Michael Edison Hayden, an American journalist based out of Mumbai, India, and photographer Sami Siva presented their Pulitzer Center-supported reporting projects to students on Thursday evening.
Hayden and Siva's reporting focuses on India’s health care crisis as seen through the eyes of doctors, government officials and activists from Mumbai, Delhi and rural regions of India. The two explained how many of India’s hospitals are in rapid decay — in impoverished regions of the country, the population vastly outnumbers the medical staff, and the little equipment available is either dated or broken.
They discussed the conditions in the B.C. Roy Post-Graduate Institute of Pediatric Sciences, which in one recent month lost 30 babies born into its care. Similarly, the same hospital lost 18 babies in two days, leaving little hope that the problem will remedy itself. Hayden said that a “deeper infrastructural problem had been ignored." Primary health centers in impoverished areas are not capable of handling the amount of people and sent the children to B.C. Roy. But by that time it was too late. “The country doesn’t spend enough money on health care," Hayden said.
When asked about a possible solution, Hayden said that he can only write the story and get it out there and that hopefully the right people will see and try to fix it. “It’s an infrastructural problem, and politicians have to know so they do something about it,” he said. Hayden added that money goes to city hospitals, and these rural hospitals are left to atrophy because they’re in remote areas.
Hayden and Siva also talked about their work in Andhra Pradesh, which has the fastest growing rate of HIV/AIDS of any Indian state but where many patients have been refused care. “The Gandhi Hospital was denying treatment to HIV/AIDS patients due to fear of contagion," Hayden said. "They don’t understand — there’s a misunderstanding about the disease and how it’s spread."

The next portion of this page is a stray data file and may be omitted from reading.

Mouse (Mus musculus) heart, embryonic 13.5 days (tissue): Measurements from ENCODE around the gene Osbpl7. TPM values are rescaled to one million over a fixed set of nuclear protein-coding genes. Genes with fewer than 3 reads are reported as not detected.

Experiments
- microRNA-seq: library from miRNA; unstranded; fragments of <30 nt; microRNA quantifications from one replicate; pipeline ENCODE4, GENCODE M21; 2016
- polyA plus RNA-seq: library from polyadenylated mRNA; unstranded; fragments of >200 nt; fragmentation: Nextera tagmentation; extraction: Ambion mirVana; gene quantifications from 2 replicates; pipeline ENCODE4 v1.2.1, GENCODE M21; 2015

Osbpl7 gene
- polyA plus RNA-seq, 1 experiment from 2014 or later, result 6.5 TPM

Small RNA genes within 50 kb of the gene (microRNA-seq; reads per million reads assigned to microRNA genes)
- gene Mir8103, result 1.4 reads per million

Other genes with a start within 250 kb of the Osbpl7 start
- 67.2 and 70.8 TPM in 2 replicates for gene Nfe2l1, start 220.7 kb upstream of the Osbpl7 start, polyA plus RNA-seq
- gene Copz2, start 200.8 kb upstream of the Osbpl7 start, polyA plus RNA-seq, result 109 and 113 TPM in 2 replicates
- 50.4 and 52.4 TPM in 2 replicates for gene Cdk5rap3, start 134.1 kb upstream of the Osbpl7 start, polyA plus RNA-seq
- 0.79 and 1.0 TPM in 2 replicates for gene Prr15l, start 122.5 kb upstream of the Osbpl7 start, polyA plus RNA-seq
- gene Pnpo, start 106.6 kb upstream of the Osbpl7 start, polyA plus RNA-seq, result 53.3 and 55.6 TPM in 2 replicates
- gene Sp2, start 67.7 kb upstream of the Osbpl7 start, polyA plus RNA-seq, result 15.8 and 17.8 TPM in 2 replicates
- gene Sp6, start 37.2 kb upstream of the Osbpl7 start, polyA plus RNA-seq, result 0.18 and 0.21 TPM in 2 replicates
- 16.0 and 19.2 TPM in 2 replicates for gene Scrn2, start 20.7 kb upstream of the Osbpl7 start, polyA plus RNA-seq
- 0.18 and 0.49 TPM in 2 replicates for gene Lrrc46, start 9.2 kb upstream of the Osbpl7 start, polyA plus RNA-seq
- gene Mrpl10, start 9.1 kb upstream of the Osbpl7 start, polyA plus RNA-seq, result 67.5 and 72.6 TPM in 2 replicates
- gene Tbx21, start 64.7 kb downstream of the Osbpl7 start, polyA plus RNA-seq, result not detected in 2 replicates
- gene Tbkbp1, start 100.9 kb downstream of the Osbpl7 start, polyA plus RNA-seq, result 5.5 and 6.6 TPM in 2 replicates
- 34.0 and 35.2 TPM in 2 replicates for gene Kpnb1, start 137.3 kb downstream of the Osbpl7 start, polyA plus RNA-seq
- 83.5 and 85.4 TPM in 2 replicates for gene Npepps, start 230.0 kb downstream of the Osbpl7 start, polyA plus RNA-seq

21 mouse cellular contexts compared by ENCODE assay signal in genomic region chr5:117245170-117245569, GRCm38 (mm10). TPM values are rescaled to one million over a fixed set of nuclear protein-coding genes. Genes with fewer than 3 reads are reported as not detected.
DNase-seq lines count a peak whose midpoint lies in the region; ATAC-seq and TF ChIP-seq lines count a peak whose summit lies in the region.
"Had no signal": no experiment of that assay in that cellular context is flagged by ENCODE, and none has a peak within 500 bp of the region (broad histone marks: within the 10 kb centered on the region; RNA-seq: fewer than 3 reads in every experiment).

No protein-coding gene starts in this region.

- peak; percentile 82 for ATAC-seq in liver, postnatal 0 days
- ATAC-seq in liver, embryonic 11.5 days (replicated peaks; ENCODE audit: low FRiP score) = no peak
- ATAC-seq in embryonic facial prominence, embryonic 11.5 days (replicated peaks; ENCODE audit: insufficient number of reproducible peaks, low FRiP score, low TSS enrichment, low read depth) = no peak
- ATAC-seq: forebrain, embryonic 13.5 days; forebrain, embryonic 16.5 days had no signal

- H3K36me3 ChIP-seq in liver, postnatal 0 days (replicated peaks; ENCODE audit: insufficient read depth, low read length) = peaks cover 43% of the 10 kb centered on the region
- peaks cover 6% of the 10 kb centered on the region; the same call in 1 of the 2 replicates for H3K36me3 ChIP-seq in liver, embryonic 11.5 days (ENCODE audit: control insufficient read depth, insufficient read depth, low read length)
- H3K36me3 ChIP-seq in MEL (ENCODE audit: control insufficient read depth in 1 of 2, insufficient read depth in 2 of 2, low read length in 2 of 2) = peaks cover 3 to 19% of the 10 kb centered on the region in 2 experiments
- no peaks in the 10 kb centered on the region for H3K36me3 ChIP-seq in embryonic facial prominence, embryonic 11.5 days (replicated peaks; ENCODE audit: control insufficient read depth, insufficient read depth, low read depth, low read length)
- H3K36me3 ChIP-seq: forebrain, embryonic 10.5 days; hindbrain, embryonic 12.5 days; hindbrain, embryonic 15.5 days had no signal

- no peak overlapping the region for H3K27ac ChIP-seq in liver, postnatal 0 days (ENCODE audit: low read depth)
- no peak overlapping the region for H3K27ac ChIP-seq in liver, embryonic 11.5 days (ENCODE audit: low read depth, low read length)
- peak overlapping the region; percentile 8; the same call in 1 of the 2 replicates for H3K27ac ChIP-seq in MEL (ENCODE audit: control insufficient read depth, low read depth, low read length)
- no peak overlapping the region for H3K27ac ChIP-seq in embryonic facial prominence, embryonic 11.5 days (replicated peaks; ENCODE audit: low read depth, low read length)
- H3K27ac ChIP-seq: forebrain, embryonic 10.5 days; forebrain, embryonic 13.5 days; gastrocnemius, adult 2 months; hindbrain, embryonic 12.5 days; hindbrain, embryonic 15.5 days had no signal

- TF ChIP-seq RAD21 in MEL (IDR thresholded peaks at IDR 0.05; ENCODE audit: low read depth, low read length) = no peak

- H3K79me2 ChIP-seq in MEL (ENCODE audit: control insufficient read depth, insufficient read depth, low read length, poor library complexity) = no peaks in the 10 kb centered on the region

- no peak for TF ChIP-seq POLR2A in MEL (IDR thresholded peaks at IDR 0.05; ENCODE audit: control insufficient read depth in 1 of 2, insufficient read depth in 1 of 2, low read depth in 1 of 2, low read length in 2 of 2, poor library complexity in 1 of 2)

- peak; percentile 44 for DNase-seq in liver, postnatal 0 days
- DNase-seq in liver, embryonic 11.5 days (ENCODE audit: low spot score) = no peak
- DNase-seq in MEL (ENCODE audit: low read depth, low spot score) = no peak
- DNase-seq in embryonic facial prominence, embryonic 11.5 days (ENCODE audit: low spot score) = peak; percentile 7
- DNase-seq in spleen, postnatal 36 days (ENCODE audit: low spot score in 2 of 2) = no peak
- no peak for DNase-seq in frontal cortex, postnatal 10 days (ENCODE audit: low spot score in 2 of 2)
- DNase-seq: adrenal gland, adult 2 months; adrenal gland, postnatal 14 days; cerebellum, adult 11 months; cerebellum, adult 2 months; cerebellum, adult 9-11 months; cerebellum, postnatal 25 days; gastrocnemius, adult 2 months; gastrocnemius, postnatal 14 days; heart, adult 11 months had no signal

At the end of the event, they had a discussion with the audience and showed various photographs taken by Sami Siva of the conditions in various hospitals in India. The photos included images of people waiting to be attended on the ground or outside the hospital and, due to lack of staff, mothers helping out with the procedures.
The Campus Consortium partnership between the Middle East Center, South Asia Center and the Pulitzer Center features programming on campus with journalists to foster broader discussions and critical analysis of concerns that span disciplines and international student reporting fellowships. Last year's fellows, College senior Priya Ramchandra and Nursing graduate student Farzana Shah, gave an update on their summer reporting projects from India and Iran, respectively. Both gave anecdotes on their different experiences and advice to those in the audience interested in applying for the fellowship.Comments powered by Disqus
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